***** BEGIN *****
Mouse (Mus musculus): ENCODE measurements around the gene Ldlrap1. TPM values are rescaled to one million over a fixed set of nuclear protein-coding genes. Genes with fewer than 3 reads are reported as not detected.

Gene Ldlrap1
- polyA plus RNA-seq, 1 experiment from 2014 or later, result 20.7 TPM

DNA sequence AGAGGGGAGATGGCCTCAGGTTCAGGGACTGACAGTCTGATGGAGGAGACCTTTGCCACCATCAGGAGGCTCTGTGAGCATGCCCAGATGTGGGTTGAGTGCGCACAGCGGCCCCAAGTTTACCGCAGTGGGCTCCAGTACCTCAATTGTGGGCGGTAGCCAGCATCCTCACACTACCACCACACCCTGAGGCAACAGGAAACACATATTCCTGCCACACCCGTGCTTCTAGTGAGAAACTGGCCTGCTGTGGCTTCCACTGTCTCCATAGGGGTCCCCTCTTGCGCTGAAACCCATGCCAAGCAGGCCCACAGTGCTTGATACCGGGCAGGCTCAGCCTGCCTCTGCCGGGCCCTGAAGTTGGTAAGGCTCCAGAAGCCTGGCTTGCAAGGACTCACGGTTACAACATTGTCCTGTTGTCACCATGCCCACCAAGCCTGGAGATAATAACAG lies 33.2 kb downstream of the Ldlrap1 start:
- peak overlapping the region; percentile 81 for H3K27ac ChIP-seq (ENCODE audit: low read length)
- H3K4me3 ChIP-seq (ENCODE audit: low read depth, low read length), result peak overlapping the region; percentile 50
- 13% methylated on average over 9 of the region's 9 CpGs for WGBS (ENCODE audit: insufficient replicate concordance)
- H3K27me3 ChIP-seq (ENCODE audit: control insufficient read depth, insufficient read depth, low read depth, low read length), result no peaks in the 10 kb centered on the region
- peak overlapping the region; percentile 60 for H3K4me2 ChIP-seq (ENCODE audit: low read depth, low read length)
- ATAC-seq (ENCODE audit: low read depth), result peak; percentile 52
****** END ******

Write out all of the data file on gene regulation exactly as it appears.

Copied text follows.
Mouse (Mus musculus): ENCODE measurements around the gene Ldlrap1. TPM values are rescaled to one million over a fixed set of nuclear protein-coding genes. Genes with fewer than 3 reads are reported as not detected.

Gene Ldlrap1
- polyA plus RNA-seq, 1 experiment from 2014 or later, result 20.7 TPM

DNA sequence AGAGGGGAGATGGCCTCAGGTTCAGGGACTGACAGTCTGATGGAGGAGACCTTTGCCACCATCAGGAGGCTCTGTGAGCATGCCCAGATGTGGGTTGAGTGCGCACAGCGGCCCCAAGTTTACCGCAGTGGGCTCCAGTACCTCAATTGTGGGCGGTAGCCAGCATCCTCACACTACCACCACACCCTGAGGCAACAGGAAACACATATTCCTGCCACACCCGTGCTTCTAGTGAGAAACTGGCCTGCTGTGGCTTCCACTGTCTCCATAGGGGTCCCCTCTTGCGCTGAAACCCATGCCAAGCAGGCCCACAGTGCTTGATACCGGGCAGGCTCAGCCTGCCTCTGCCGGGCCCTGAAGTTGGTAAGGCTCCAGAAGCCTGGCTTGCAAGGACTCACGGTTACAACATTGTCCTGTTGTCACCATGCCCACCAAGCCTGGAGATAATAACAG lies 33.2 kb downstream of the Ldlrap1 start:
- peak overlapping the region; percentile 81 for H3K27ac ChIP-seq (ENCODE audit: low read length)
- H3K4me3 ChIP-seq (ENCODE audit: low read depth, low read length), result peak overlapping the region; percentile 50
- 13% methylated on average over 9 of the region's 9 CpGs for WGBS (ENCODE audit: insufficient replicate concordance)
- H3K27me3 ChIP-seq (ENCODE audit: control insufficient read depth, insufficient read depth, low read depth, low read length), result no peaks in the 10 kb centered on the region
- peak overlapping the region; percentile 60 for H3K4me2 ChIP-seq (ENCODE audit: low read depth, low read length)
- ATAC-seq (ENCODE audit: low read depth), result peak; percentile 52